154 ABA Journal Precedents articles.

Aug. 22, 1984: Flag Burning Tests the Law

Justice Antonin Scalia joined Justice William Brennan’s majority opinion in a case that probed tensions between free speech and patriotism.

July 13, 1863: Draft lottery sparks NYC riots

The Enrollment Act of 1863 required male citizens between ages 20 and 45 to register for conscription. In New York, 119 died after a mob halted a conscription lottery that exempted black men and wealthy whites.

June 19, 1972: Curt Flood loses ‘reserve clause’ challenge

Baseball’s reserve clause allowed total team control of a player’s career. Baseball’s hold on the American imagination and control of player contracts allowed it to survive the 1919 Black Sox scandal, the Great Depression, segregation, franchise relocations and two major U.S. Supreme Court decisions.

May 22, 1856: Abolitionist beaten senseless on Senate floor

Sen. Charles Sumner was caned in U.S. Senate chambers. Rep. Preston Brooks took violent exception to a speech on slavery and unrest in the Kansas Territory.

April 13, 1963: Sam Sheppard seeks a new trial

Five months before ‘The Fugitive’ first aired, F. Lee Bailey challenged the extraordinary 1954 trial and conviction of Dr. Sam Sheppard, on whose case the TV series was based.

March 20, 1907: Authorities quarantine ‘Typhoid Mary’ Mallon

“Typhoid Mary” Mallon was linked to 53 cases of typhoid fever, including three deaths.

Feb. 11, 1812: Gerrymander’s first sighting

Massachusetts Gov. Elbridge Gerry lent his name to the gerrymander, a legislative effort to apportion political jurisdictions.

Jan. 7, 1795: The Yazoo Land Fraud Becomes Law

A state-sanctioned land grab tested issues of state sovereignty and federal power in the newly independent United States. Claims under the Yazoo Land Act ultimately were resolved by the Supreme Court in Fletcher v. Peck.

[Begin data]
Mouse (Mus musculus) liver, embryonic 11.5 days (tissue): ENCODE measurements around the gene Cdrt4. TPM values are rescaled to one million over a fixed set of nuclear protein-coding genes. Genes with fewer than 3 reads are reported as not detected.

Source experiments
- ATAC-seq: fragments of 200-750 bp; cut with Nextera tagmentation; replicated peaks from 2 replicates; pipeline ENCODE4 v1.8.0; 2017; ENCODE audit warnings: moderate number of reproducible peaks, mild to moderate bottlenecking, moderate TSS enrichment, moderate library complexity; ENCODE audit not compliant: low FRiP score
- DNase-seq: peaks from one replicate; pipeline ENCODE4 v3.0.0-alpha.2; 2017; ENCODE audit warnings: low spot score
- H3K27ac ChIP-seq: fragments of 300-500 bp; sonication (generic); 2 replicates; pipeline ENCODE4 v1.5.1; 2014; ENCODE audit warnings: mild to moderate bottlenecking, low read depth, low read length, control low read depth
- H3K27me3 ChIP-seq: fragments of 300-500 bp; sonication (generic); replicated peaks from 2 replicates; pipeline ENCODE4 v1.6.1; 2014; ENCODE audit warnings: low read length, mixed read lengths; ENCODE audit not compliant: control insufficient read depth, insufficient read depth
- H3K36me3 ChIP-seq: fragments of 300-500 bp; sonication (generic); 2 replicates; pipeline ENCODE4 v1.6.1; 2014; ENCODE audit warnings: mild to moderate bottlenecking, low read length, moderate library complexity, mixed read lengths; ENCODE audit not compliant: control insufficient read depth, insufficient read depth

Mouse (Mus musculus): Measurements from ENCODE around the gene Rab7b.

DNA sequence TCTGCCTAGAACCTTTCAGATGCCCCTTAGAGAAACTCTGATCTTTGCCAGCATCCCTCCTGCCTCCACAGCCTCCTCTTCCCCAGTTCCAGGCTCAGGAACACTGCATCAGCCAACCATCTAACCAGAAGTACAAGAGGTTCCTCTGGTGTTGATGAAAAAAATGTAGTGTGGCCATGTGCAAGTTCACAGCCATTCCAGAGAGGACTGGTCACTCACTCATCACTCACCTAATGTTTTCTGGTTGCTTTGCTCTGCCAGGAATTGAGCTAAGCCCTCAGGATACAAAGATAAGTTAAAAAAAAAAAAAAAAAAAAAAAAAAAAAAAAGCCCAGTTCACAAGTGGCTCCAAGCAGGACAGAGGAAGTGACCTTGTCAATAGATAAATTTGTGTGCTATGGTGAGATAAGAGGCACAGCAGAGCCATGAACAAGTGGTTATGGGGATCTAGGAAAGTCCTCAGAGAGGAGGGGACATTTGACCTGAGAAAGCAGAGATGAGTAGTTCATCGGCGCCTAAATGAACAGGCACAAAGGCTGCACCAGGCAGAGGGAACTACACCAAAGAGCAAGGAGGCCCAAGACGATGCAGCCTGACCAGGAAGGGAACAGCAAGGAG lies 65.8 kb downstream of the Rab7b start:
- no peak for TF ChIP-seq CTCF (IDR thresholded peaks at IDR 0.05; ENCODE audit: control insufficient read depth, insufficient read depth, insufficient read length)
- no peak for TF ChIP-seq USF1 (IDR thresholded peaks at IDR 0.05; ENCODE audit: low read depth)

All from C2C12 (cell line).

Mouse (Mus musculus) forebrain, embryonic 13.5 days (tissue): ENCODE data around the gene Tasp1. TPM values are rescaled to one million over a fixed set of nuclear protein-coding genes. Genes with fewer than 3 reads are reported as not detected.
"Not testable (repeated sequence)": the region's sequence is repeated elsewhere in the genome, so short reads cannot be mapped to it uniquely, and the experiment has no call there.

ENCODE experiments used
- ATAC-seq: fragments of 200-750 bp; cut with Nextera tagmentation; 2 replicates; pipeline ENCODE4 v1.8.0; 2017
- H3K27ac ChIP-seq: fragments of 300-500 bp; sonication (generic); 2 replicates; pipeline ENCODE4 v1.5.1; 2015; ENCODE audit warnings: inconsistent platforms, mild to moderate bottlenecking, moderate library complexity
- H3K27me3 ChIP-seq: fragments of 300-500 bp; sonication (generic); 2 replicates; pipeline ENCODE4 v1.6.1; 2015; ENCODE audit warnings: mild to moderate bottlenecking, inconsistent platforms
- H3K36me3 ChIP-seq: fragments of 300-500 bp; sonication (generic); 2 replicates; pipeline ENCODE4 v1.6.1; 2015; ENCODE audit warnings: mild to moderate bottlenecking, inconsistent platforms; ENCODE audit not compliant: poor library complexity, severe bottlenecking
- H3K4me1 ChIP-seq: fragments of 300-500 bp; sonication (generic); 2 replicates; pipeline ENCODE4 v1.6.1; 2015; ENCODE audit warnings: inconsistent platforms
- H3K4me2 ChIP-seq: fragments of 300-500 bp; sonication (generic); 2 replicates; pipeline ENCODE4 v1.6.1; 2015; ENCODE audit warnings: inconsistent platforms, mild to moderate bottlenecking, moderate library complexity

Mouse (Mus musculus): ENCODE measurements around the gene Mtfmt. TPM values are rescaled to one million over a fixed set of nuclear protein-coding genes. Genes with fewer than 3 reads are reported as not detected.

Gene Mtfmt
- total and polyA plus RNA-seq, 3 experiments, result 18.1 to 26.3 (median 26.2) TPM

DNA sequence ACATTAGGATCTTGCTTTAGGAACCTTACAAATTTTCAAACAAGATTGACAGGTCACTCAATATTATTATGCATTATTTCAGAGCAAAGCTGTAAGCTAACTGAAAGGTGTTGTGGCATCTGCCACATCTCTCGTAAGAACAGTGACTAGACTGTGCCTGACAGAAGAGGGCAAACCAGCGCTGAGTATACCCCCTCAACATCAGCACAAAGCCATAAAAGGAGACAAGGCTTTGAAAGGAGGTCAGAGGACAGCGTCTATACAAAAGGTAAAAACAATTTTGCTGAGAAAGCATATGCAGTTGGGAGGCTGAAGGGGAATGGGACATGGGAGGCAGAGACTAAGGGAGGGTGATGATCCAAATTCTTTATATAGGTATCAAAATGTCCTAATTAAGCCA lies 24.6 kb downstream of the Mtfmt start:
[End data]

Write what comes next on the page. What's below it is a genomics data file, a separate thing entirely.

Dec. 23, 1948: Japan’s Wartime Leader Is Executed

Gen. Douglas MacArthur, supreme commander for Allied powers, authorized a military tribunal for Hideki Tojo, Japan’s penultimate leader during much of the war. He was later convicted for his part in war crimes and sentenced to death.

Nov. 25, 1933: ‘Ulysses’ goes on trial

On Nov. 25, 1933, U.S. v. One Book Called Ulysses went before Judge John Woolsey, who had spent his summer reading Ulysses. He was perplexed and intrigued by its narrative style When civil liberties lawyer Morris Ernst argued that author James Joyce’s intent was to replicate the meandering consciousness of everyday life—however mundane or obscene—Woolsey took his point.

A Jury Rules Against the KKK

When three Mississippi civil rights workers were shot dead, local law enforcement declined to pursue the case. Then the FBI moved in.

Precedents: Chicago Tylenol Murders

Bottles of Extra-Strength Tylenol were laced with cyanide. The murders had an enduring impact on public health and perceptions of corporate responsibility.

Aug. 14, 1935: The Woman Behind America’s Social Safety Net

No reporters were present as Franklin D. Roosevelt signed the Social Security Act of 1935. But there were plenty of cameras. And there were plenty of men: New Deal luminaries who had familiar names, such as Barkley, Wagner, Dingell and La Follette—even Kentucky legislator Fred Vinson, who later became chief justice of the United States.

But when he handed the first ceremonial pen to Frances Perkins, it wasn’t an act of chivalry. She was Roosevelt’s secretary of labor and the major force behind the act.

July 31, 1942: Putting the Enemy on Trial

In early July 1942, about seven months after the bombing of Pearl Harbor and U.S. entry into World War II, President Franklin D. Roosevelt issued two proclamations related to the handling of enemy saboteurs. The first, in effect, made these enemy combatants subject to military justice. The second set up a military commission to try those accused of attacks on any part of America’s vast industrial infrastructure.

June 5, 1939: Unions Confront Jersey’s ‘Boss Hague’

In Hague v. CIO, decided June 5, 1939, the Jersey City, New Jersey, Mayor Frank Hague argued that by pre-empting union activism, he was preventing “riots, disturbances or disorderly assemblage.” In a plurality decision, the justices disagreed.

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